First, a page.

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FAMILY DAY CARE OPERATOR SUCCESSFUL IN CHALLENGING CANCELLATION

 

On 16 June 2017, the NSW Civil and Administrative Tribunal handed down its decision in the matter of  CYD v Secretary of the Department of Education. The matter related to a review of a decision by the NSW Department of Education to cancel the service approval of a family day care service based in Sydney’s south-west. This is the first decision by the Tribunal  and the reasoning will set a precedent for all future matters.

BIRCHGROVE LEGAL acted for the family day care operator. The decision can be accessed here.

ALLEGED BREACHES BY THE SERVICE

The Department alleged breaches by the service, including:

1. A failure to keep a register of the kind contemplated by regulation 153 and section 269 of the National Law.

2. A failure for educators to have completed the First Aid qualifications and training required by regulation 136 (3) of the regulations.

3. A failure for educators to keep an adequate record of attendance.

4. A breach of regulation 100 requiring an approved provider to ensure a risk assessment is carried out in accordance with clause 101 before an authorisation is sought for an excursion under clause 102 of the regulations.

5. A breach of clause 117 of the regulations in failing to meet the requirements regarding glass in educator’s residence areas, such as windows and doors.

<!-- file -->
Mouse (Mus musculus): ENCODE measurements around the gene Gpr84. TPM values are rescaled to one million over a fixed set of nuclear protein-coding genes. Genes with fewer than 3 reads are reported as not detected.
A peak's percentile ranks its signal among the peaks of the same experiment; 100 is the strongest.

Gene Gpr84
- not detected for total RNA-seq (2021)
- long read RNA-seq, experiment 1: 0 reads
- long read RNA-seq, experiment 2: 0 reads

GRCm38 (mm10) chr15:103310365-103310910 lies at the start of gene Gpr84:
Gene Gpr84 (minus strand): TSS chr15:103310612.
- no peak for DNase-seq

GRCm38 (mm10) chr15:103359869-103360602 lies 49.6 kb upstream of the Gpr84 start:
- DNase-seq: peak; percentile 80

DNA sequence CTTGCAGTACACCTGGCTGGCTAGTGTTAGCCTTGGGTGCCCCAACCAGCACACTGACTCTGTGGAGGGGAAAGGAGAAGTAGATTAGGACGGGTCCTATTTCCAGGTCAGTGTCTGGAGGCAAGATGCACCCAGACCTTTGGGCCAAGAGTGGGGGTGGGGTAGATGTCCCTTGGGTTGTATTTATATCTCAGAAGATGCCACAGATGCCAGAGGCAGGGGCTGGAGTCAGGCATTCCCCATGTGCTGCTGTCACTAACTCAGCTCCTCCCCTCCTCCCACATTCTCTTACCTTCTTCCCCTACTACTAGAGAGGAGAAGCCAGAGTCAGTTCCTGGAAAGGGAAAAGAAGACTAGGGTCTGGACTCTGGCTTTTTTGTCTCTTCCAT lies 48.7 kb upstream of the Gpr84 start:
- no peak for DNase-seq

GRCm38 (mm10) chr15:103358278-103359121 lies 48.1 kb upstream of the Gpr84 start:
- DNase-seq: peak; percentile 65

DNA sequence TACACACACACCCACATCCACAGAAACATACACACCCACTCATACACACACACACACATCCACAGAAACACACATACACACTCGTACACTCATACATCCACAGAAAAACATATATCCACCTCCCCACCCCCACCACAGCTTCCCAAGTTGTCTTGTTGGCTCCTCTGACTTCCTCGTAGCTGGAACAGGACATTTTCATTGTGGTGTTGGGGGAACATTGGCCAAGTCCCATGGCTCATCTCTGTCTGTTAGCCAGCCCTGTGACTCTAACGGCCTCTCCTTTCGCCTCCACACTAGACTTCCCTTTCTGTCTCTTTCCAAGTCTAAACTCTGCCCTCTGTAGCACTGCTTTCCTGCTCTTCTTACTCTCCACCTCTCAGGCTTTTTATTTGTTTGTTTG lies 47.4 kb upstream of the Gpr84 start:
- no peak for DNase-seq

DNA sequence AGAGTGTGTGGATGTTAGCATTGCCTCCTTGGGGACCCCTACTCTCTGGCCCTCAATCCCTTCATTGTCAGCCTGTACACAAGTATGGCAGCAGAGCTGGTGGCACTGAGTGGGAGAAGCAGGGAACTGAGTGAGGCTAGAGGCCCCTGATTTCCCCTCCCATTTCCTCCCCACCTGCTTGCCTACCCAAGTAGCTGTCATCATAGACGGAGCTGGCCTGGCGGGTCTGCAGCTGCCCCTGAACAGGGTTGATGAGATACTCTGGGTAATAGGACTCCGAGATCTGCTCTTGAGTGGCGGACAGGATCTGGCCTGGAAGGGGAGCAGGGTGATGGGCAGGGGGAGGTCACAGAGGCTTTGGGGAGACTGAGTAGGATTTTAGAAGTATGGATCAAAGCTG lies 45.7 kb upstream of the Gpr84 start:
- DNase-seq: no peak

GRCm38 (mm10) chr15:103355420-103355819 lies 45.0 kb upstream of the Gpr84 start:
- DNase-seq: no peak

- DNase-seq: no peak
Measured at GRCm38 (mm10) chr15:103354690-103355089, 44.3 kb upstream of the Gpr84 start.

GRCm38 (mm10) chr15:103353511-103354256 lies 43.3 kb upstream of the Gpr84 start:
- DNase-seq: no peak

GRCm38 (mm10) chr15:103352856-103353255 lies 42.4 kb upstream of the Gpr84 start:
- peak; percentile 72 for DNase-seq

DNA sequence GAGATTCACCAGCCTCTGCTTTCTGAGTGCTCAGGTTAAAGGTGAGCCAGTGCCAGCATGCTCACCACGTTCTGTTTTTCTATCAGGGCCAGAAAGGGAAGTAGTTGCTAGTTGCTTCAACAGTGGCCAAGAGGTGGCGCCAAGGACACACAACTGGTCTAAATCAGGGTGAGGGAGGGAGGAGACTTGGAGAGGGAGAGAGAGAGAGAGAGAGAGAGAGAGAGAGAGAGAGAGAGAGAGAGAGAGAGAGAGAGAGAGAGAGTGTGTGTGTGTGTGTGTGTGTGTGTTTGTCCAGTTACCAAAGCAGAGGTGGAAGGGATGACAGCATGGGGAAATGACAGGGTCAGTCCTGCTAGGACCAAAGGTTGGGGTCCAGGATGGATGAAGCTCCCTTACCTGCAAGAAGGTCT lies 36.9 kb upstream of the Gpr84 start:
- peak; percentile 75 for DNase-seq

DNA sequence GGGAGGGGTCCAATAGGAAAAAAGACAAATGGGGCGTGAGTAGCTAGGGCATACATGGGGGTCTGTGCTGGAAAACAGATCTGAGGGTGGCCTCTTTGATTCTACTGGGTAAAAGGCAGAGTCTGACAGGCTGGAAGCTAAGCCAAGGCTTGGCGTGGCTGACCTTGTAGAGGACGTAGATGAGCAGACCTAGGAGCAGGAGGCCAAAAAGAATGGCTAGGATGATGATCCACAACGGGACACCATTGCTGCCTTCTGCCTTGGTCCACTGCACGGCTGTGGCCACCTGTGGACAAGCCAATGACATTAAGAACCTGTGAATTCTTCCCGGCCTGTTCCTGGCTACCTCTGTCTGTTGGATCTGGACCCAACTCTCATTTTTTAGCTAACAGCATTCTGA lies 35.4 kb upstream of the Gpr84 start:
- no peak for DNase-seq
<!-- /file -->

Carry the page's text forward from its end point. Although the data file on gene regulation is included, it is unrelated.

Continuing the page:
The ResponSe by the service

The service challenged some of the alleged breaches, but also accepted that it had breached a number of the regulations. Where breaches were accepted, the service relied on extensive evidence to show that:

1. The breach had been rectified;

2. The service had put in place policies and procedures to ensure the breach would not re-occur; and

3. It would continue to monitor implementation in order to ensure that the changes were put into effect.

THE DECISION

After two days of hearing, the Tribunal ultimately accepted the submissions by the service.

The Tribunal accepted that:

1. The service had rectified the areas of non-compliance;

2. There was no deliberate non-compliance by the service; and

3. There were no complaints by children or parents;

In the above circumstances, the Tribunal found that the correct and preferable decision was  that the decision of the Regulatory Authority was to be set aside.

 

WHAT DOES THIS MEAN FOR SERVICE PROVIDERS?

Being pro-active is always the best remedy. Services should consider self-assessment of their processes, or Birchgrove Legal can be engaged to carry out an audit and assessment of the policies, procedures and compliance with the National Law.

If your service has received a show-cause notice, or a cancellation, you should contact our office to discuss the next steps. We will assist you in putting in place an action plan to:

1. identify all areas of non-compliance; and

2. put into place strategies to address all breaches.

If a decision to cancel has been made by the NSW Department, we may be able to apply for a stay of the decision.  If granted, this would mean that the service could continue to operate until the Tribunal makes its decision. A recent decision in which we were able to obtain a stay  can be accessed here.

WANT TO GET IN TOUCH?

Have any questions about the new system, then get in touch. Birchgrove Legal has developed an expertise in servicing the education industry and can assist with a broad range of matters.

Hamza Alameddine | Principal Solicitor

Office: + 61 2 9018 1067 M: +61 424 747 799     W: www.birchgrovelegal.com.au

ha@birchgrovelegal.com.au

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